Edwards Lifesciences' (NYSE:EW) sales growth has been decelerating, and that's caused its share price to slip. However, sales continue to grow at a double-digit rate, and the addressable market for repairing aortic stenosis using Edwards Lifesciences' heart valves is expected to grow. Will Edwards Lifesciences' revenue re-accelerate?
In this clip from The Motley Fool's Industry Focus: Healthcare podcast, the cast discusses the aortic stenosis surgical market and how Edwards Lifesciences hopes to profit from it.
A full transcript follows the video.
This podcast was recorded on Feb. 15, 2017.
Kristine Harjes: All right, Todd! We already covered the cholesterol drug market. The next thing we want to talk about on our heart episode is a company called Edwards Lifesciences.
Todd Campbell: This is going to be a stock that not a lot of listeners are going to know about. It's not as well-known as a company like Amgen. But it's still a very important company because it's changing how surgeons treat patients that have narrowing arteries in their heart.
Harjes: Right. Traditionally, that situation is solved with open heart surgery, which is a huge deal. There's some risk involved with it. And while Edwards Lifesciences does have some surgical heart valves that they make, they're also the leader and transcatheter heart valves, which is a non-surgical option.
Campbell: Right. Every once in awhile, we like to play games with our listeners. Let's do a quick game. I know you know the answers, so don't chime in.
Harjes: You don't have to tell them I know! [laughs]
Campbell: [laughs] All right. How many traditional surgeries are done in the U.S. for aortic stenosis, or narrowing of the heart arteries? Is it 500,000, 1 million, or 1.5 million? Let's give our listeners five seconds ... did everybody get the answers in? It's 1.5 million. There are a lot of patients that unfortunately suffer from this life-threatening situation. Treating many of those patients with open heart surgery is, frankly, dangerous. A lot of these patients are older, they may have other diseases that could make them more at-risk. In many cases, open-heart surgery isn't the best choice. And that's where Edwards Lifesciences comes in, because they get about 50% of their revenue in selling products that are used to treat this condition without having to open up the body or the chest cavity. Instead, they can insert a new valve into a major artery, and then put that into the failing valve, and avoid those complications and risk that comes with the more dangerous surgery.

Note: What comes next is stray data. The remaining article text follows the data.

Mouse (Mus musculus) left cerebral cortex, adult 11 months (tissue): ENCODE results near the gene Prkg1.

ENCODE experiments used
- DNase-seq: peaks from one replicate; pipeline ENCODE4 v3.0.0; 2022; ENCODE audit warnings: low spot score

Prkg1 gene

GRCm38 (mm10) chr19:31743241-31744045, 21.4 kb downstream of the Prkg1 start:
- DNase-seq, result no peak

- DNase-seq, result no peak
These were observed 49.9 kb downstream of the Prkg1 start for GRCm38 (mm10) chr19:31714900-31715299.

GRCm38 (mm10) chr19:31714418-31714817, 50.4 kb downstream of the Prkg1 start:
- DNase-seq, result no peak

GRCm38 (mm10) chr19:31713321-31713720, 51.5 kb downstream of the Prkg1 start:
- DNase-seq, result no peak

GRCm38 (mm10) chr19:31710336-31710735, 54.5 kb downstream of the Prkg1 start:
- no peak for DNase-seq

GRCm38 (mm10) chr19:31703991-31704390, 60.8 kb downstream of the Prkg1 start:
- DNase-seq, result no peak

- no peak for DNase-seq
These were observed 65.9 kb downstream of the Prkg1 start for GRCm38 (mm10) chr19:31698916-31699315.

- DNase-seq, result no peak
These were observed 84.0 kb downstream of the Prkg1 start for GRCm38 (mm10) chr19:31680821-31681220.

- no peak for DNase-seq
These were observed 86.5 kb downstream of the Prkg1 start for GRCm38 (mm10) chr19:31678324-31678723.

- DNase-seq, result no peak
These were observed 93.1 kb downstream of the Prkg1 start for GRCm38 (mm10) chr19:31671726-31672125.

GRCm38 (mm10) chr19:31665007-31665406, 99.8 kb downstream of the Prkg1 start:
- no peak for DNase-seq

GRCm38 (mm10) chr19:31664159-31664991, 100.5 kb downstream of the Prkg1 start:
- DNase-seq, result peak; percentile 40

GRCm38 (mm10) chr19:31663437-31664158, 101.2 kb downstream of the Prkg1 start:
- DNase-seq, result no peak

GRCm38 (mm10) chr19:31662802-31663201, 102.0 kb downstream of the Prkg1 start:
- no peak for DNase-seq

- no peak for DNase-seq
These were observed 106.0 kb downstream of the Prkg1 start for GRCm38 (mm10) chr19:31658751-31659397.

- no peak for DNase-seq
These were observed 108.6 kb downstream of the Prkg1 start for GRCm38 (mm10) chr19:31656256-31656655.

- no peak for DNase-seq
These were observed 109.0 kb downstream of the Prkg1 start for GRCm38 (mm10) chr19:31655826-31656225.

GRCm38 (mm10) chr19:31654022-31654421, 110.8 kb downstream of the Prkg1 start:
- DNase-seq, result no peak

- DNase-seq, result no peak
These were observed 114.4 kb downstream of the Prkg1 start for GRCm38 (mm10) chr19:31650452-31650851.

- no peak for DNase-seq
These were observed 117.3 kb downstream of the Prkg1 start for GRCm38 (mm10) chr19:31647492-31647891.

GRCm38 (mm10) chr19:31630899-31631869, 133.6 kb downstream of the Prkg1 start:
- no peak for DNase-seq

Harjes: Exactly. Right now, this is a market sized at $2.5 billion for Edwards Lifesciences. But they expect the opportunity here is going to double to greater than $5 billion by 2021, which is not really that far away. They're calling that there's going to be increased awareness of this type of surgery, indication expansion, technological advances, all of these tailwinds that can open up this opportunity even more for them.
Campbell: Right. The smallest portion of the people who are going under this open heart surgery are the ones that are most at risk. As you move that out to intermediate-risk patients, you move that to low-risk patients, you're opening up the addressable market of this approach to so many more people, so many more patients. And that should continue to fuel revenue growth over time. That revenue growth may not be in the 30% to 50% year-over-year rate that we've seen historically with this company, but I would imagine that you're going to continue to see double-digit growth in, at least, procedure rates for this approach over the course of the next five years. If so, then investors could come out nicely rewarded.
Harjes: Right. This is a company that has grown a ton already. There's pretty high expectations for it, too. Back in October, when they reported earnings, they fell quite a bit just because their growth stopped being as big. They went from 23% to 20% year-over-year growth in the quarter they were reporting on, and investors sent the stock downwards just because it was only 20% growth.
Campbell: Right. What's interesting is, investors need to remember, they have these other slow-growing parts of the business that account for 50% of sales. So, if you just break out this fast-growing part of the business, you went from in Q2, year-over-year growth of 49% to $418 million to Q3, 38.5% to $410 million, Q4 up 38% or so to $432 million. So, yes, you're decelerating, but wow, we're still talking about very fast growth for this company. I guess you could say that maybe it was priced to perfection last fall, maybe it's less so priced to perfection now.
Harjes: Yeah. So, interested investors definitely take a look at this one, it's a pretty cool company.